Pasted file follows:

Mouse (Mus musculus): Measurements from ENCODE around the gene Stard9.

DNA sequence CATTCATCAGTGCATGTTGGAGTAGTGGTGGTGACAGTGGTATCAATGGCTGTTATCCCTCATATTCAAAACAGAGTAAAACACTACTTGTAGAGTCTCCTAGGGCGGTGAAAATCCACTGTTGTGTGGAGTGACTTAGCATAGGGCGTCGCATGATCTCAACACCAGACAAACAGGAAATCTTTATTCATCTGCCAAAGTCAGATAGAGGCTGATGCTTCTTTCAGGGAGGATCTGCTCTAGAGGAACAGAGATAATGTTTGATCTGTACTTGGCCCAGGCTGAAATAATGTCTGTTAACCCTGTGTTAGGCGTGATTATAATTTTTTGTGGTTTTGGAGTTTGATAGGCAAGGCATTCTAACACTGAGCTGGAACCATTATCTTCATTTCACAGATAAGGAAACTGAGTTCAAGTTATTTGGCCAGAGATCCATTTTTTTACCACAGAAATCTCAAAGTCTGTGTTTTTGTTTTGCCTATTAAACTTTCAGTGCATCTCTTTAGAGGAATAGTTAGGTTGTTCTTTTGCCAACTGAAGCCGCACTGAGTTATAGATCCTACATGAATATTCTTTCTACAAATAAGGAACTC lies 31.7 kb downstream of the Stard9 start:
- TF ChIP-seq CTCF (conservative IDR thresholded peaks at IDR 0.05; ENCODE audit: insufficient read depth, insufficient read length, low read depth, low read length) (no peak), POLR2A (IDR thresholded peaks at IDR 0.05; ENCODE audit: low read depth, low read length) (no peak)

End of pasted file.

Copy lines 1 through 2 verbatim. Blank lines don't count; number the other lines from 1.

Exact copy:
Mouse (Mus musculus): Measurements from ENCODE around the gene Stard9.

DNA sequence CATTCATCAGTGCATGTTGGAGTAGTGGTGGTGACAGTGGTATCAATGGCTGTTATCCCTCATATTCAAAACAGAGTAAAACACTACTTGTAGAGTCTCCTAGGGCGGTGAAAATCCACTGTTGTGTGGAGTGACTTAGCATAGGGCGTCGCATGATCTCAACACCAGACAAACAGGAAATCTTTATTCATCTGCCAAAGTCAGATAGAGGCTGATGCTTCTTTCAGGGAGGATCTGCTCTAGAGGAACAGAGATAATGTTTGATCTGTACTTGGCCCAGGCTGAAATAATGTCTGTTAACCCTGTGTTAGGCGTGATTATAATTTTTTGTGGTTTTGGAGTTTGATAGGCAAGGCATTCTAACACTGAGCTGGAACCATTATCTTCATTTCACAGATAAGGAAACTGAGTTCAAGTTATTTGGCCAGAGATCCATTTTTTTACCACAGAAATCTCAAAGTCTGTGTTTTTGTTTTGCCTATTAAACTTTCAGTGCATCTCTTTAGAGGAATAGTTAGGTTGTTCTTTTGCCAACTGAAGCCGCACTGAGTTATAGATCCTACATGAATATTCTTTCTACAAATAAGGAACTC lies 31.7 kb downstream of the Stard9 start: